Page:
what works best, while paying attention to the amounts of shade and light available in the space.

“Buy one of each, and you’ll see what they like — they’ll tell you,” he says.

Furniture is important too — all-weather furniture means you can leave it outside during the harsher months, and all of the tables on the couple’s roof have granite surfaces so they can withstand the winter.

“It’s heaven,” Golan says again. “It’s my joy.”

Next: A Restful Rooftop Retreat


Flowering potted plants and colorful pillows on the Sunbrella water-proof furniture create an atmosphere fitting for entertaining | photos by Jon Withrow

Restful Retreat

As an interior designer who works frequently with city properties, Jon Withrow understands the value of using every inch of available space.

So when he moved into his 2 ½-story home on the North Side in 1986, he knew he wanted to add a rooftop deck to the structure. The house, which first appeared on city maps in 1872, had minimal yard space.

​Withrow, now the manager for interiors with Kolano Design, razed the dilapidated addition in the back of the home that was constructed in the 1920s (“The floor was so sloped you’d end up in a run at the end of the kitchen,” he says). He built a nearly 400-square-foot addition that includes an updated kitchen and dining room on the first floor and a terrace off of the second story.


He didn’t plan to stay in the house long — his father encouraged him to invest in real estate, and he simply thought it would be a good project for a few years — but he fell in love with the house and the neighborhood.

“I said we’ll do the deck for now and enjoy it, and we have enjoyed it,” he says.

He was so set on moving on that he designed the addition in such a way that another rooftop deck could be added off of the third-floor master bedroom to create a master retreat.

Those plans never materialized, as he says he and his significant other can hardly use all of the space they have. Plus, the deck is enough of a retreat; there’s plenty of space to entertain family and friends as well as a grill and water lines for a hot tub.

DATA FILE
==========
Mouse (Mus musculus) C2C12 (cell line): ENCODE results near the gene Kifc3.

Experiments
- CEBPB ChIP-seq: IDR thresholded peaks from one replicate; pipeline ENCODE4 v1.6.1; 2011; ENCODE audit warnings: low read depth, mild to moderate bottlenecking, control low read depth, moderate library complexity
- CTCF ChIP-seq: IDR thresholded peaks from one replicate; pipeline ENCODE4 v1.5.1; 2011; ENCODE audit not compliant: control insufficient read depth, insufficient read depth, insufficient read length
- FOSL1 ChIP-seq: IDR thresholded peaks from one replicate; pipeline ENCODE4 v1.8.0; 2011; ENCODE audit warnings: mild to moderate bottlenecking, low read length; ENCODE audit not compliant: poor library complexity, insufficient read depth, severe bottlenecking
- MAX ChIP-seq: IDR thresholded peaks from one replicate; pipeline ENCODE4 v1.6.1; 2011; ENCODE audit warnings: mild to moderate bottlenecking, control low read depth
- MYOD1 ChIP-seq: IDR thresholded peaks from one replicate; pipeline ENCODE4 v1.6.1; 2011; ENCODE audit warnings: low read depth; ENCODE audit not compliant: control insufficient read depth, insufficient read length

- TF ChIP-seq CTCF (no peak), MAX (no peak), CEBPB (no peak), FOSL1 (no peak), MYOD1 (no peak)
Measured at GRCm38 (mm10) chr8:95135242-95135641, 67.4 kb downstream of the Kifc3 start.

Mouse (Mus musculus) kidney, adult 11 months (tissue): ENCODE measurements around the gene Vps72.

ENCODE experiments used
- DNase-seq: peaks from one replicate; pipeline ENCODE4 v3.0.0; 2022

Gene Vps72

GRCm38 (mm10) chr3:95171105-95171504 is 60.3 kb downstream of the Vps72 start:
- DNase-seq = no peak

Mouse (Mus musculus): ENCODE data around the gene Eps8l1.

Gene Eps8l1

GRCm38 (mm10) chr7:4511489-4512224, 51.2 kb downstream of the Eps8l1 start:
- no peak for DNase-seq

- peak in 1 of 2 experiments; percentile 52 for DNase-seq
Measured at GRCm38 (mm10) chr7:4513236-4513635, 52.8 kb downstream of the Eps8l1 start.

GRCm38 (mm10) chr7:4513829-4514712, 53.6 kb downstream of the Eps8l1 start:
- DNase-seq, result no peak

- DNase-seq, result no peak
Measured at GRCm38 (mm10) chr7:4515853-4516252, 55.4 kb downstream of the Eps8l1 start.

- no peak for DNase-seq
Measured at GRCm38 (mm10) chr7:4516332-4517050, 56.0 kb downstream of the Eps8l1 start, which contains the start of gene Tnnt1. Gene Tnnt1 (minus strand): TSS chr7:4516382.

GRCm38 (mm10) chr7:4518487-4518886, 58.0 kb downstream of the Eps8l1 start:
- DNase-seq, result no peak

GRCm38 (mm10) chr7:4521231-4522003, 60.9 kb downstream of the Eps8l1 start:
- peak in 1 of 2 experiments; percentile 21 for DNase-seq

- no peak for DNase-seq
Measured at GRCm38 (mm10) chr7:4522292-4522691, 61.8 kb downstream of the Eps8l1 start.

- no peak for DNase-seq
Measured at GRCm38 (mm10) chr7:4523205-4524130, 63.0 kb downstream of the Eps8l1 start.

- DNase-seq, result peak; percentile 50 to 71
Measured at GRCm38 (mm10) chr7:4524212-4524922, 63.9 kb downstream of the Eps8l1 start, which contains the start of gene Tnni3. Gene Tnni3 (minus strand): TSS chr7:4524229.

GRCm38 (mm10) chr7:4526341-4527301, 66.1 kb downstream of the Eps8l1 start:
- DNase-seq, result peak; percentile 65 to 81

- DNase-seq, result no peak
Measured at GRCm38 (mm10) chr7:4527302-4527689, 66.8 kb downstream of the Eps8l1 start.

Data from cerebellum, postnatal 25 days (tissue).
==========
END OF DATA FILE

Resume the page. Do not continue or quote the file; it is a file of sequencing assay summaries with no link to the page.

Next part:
“That’s what’s great about being in the design industry: You can ask yourself questions and think about what you want to do [down the road],” Withrow says.


The setting 15 feet above the ground allows for a view of the surrounding homes and backyards, creating a “unique intimacy.”

He chose transitional and contemporary furniture sectionals with Sunbrella water-proof fabric that can seat eight people, as well as matching side tables. He keeps stacking chairs on hand for larger get-togethers.

He also transformed the small backyard into another private haven. He installed a large pond that houses large goldfish and a fountain, and more seating for entertaining.

“I love water ponds,” he says, noting maintenance isn’t as time-consuming as many people may think. “It helps to mask some of the city noises.”


The patio floor is crafted from bricks salvaged from the original addition. “When they tore it down, I said, ‘Save that,’” he says.

He’s the third owner of the 145-year-old house. Although it’s one of the smaller properties on the Mexican War Streets, he likes that it’s separated from its neighbors rather than a row house.

“It’s been a great property,” he says.